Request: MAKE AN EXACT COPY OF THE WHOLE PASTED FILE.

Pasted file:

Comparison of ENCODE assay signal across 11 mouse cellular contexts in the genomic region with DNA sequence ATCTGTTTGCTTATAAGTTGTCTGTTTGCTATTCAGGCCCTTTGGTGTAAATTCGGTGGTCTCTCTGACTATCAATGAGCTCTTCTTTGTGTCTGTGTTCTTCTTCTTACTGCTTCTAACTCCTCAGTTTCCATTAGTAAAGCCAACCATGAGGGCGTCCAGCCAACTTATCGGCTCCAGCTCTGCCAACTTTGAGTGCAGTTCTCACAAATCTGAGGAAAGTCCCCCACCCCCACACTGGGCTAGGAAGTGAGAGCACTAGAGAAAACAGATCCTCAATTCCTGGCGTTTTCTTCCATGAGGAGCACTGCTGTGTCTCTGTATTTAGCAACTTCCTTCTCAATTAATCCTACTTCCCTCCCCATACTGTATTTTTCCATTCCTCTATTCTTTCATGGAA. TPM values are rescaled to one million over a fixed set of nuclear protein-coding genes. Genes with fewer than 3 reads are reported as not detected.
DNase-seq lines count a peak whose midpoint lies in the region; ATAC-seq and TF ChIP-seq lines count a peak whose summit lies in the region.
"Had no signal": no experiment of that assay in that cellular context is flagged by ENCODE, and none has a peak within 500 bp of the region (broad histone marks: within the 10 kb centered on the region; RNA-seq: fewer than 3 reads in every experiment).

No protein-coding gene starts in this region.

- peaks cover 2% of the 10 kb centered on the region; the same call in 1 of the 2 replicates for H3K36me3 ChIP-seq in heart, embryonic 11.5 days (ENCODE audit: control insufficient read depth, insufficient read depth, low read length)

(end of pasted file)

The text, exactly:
Comparison of ENCODE assay signal across 11 mouse cellular contexts in the genomic region with DNA sequence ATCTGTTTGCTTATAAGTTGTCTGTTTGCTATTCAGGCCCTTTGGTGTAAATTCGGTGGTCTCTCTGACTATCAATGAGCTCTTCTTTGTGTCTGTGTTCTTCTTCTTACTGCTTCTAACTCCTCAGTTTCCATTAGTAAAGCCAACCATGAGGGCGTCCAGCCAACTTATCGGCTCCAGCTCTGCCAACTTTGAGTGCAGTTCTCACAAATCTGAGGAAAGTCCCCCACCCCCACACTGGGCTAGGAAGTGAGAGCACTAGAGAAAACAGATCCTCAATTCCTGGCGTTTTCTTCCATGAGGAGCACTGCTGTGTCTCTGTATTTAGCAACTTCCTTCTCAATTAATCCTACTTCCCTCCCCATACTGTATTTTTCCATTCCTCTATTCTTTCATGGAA. TPM values are rescaled to one million over a fixed set of nuclear protein-coding genes. Genes with fewer than 3 reads are reported as not detected.
DNase-seq lines count a peak whose midpoint lies in the region; ATAC-seq and TF ChIP-seq lines count a peak whose summit lies in the region.
"Had no signal": no experiment of that assay in that cellular context is flagged by ENCODE, and none has a peak within 500 bp of the region (broad histone marks: within the 10 kb centered on the region; RNA-seq: fewer than 3 reads in every experiment).

No protein-coding gene starts in this region.

- peaks cover 2% of the 10 kb centered on the region; the same call in 1 of the 2 replicates for H3K36me3 ChIP-seq in heart, embryonic 11.5 days (ENCODE audit: control insufficient read depth, insufficient read depth, low read length)